Obama Won the Second Debate, How Should Investors React?

Meena is a member of The Motley Fool Blog Network -- entries represent the personal opinion of the blogger and are not formally edited.

One of the best parts about the fall of a presidential election year is the series of televised debates between the incumbent commander-in-chief and his challenger. While this year’s debate season has been filled with quips about Joe Biden’s seemingly endless gaffe reel, an equally as notable – though probably not as hilarious – story has developed on Wall Street. While it’s unlikely that political statements have the power to move markets, it’s interesting to look at what’s happened in the coal mining industry.

Since Mitt Romney beat a surprisingly “tired looking” Barack Obama in the duo’s first debate on Oct. 3, coal stocks reversed the downward trend they’d been on for much of the year, generating world-beating returns over the past two weeks. Aside from the fact that Bain Capital may be betting against Romney, this is a phenomenon worth tracking.

Up nearly 20% as a group, the bullish action experienced by this industry has been linked to Romney’s vocal support of coal during the debate, as the Governor stated: “I like coal. I’m going to make sure we can continue to burn clean coal [...] people in the coal industry feel like it’s getting crushed by your [Obama's] policies.”

In Obama vs. Romney part deux last night, the President looks to have come out on top, with a CBS post-debate poll giving him an edge of seven percentage points, 37% to 30%. The remaining 33% decided it was too close to call. A CNN snap-poll gave the President a similar edge, 46% to 39%, though it’s notable that Romney typically scored better on questions concerning the economy and taxes. Even Fox News’ most prominent right wing analysts have called the debate a draw, which can be considered a victory when the rose-tinted glasses are removed.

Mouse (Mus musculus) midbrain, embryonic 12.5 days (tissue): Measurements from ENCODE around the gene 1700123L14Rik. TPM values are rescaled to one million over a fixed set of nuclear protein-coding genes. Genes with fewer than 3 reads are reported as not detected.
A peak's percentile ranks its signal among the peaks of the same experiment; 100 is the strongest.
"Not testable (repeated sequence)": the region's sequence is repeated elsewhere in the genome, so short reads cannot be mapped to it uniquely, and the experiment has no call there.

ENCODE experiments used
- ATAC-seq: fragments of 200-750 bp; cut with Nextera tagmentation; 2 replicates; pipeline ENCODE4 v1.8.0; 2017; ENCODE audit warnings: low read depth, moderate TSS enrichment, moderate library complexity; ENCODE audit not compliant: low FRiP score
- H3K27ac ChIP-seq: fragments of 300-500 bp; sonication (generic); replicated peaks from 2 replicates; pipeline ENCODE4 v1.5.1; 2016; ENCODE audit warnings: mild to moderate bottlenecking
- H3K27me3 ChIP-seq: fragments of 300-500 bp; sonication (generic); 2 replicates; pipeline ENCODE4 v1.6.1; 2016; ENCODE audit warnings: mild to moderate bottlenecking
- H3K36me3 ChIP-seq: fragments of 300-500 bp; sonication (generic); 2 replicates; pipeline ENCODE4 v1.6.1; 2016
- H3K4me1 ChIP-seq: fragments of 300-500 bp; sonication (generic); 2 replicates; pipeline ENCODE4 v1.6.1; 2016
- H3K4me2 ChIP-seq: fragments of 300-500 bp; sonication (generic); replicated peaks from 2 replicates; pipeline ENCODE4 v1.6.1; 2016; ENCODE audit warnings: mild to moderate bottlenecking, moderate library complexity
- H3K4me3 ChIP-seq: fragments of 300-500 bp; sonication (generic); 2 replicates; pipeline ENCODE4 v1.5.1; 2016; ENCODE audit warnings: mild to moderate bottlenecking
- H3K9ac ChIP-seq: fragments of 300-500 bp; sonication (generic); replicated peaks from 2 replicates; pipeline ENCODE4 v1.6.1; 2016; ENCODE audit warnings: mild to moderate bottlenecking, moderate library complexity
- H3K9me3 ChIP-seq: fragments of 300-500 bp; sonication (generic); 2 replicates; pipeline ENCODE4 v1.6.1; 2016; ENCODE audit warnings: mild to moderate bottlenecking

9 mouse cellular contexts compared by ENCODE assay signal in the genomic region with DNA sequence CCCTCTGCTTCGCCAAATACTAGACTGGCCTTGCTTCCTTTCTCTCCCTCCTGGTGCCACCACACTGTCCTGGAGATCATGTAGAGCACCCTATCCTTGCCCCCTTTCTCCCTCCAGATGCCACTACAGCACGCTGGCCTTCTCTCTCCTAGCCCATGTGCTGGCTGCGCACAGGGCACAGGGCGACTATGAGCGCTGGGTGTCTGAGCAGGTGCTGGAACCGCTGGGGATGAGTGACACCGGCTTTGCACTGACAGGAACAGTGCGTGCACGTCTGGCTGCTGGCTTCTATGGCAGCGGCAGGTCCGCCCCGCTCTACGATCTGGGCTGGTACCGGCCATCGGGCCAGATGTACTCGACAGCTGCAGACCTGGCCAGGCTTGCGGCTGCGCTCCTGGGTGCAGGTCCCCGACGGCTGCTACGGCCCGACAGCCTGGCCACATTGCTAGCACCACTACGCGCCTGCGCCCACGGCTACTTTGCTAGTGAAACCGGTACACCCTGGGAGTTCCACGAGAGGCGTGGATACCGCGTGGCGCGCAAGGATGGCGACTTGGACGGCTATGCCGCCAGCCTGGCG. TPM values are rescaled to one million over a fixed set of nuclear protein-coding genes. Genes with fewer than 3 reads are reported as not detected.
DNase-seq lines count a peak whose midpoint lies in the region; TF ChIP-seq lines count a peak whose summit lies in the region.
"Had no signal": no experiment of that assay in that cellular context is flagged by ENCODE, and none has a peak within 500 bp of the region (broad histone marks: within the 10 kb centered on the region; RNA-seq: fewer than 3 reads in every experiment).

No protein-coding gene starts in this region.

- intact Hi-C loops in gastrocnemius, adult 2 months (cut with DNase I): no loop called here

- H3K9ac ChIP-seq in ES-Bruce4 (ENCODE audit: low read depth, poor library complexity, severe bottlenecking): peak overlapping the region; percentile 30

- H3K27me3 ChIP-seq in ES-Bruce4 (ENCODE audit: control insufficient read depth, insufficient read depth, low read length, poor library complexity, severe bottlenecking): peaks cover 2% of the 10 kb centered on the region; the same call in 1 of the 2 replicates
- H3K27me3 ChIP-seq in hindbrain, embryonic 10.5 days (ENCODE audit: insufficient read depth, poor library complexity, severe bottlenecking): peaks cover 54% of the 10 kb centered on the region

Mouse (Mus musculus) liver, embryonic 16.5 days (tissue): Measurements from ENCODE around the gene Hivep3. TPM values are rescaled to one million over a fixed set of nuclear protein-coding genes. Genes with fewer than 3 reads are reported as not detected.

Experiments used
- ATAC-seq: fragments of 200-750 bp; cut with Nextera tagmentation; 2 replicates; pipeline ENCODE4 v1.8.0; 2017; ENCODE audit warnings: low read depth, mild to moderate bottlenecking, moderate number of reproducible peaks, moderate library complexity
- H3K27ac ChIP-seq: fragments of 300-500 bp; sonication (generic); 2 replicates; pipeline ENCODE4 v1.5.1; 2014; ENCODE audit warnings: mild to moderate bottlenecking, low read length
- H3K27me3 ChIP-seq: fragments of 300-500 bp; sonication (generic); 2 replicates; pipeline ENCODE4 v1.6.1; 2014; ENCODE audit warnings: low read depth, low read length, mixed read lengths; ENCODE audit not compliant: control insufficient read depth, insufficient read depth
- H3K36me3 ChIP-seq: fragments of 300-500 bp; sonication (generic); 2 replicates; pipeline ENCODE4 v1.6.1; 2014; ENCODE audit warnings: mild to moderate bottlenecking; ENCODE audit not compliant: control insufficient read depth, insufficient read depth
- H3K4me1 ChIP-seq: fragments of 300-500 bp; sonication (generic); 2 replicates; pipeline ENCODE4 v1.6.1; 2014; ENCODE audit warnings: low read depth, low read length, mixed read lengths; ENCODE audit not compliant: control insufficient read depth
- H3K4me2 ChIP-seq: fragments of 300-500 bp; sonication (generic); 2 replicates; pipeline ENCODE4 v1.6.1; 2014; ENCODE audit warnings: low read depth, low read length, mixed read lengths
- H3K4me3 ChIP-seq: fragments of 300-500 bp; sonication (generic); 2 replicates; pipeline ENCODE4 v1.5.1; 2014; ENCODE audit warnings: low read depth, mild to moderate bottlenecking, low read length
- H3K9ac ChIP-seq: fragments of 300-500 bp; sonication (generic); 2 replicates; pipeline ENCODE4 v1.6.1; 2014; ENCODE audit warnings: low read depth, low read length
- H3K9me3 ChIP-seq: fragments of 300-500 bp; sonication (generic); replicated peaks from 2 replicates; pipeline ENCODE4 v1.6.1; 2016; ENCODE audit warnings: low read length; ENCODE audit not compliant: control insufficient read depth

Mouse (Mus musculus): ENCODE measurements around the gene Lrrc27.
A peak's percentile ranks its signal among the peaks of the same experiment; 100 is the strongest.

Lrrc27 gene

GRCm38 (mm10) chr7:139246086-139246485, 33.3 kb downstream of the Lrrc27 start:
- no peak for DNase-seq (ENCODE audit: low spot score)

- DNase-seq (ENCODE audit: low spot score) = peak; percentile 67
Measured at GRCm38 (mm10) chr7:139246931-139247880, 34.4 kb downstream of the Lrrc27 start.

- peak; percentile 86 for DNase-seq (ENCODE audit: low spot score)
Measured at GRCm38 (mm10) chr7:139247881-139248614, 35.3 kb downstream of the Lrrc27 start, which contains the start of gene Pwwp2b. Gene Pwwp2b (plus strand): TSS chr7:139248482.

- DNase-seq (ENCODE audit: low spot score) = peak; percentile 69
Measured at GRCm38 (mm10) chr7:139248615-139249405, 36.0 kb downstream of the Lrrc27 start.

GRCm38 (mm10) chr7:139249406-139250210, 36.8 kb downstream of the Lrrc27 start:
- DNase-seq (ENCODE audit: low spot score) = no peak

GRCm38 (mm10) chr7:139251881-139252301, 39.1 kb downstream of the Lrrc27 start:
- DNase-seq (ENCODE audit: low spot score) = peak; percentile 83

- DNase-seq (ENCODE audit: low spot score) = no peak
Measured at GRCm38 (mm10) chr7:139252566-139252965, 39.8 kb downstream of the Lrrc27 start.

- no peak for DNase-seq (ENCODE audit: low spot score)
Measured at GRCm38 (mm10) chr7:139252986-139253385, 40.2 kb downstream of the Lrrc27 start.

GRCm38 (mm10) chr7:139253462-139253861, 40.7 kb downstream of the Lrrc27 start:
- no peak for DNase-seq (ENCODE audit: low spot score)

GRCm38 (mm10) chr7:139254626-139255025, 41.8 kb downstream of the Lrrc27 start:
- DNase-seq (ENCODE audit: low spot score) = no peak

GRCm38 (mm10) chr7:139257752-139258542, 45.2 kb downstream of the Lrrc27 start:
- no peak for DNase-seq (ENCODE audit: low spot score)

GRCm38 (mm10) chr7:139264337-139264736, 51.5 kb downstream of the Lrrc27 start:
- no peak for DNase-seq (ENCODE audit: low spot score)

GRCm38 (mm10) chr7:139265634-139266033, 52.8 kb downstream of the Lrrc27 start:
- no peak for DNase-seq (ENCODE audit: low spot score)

Either way, there are a few ways to play this debate, but the discussion starts and ends with coal. It’s possible that investors will be a bit more bearish on this segment, which is overdue for at least a slight correction. Here are a few stocks that have seen huge gains since Romney’s win in the first debate.

Arch Coal (NYSE: ACI)

Arch Coal has returned 25.5% since Oct. 4, but is still down over 40% on the year. The stock has been pushed down by disappointing earnings, amid weaker than expected coal demand and bloated operating costs. In the first two quarters of 2012, the company amassed earnings per share of -$0.14. Arch Coal earned $1.07 last year after making $1.01 in EPS in 2010. The Street is expecting the company to lose another 15 cents a share in Q3; results are reported at the end of the month. Now, Arch Coal is trading at undervalued price multiples across the board, but political banter can’t save its bottom line.

Peabody Energy Corporation (NYSE: BTU)

Similar to Arch Coal, Peabody Energy is up close to 19% since the first debate and is actually trading above its competitor on a price-to-book (1.2X) and price-to-sales (0.8X) basis. Arch Coal sports P/B and P/S ratios of 0.5X and 0.4X respectively. Unlike Arch, Peabody actually beat the Street’s EPS estimates in its past two quarters, most recently reporting earnings of 73 cents a share in Q2.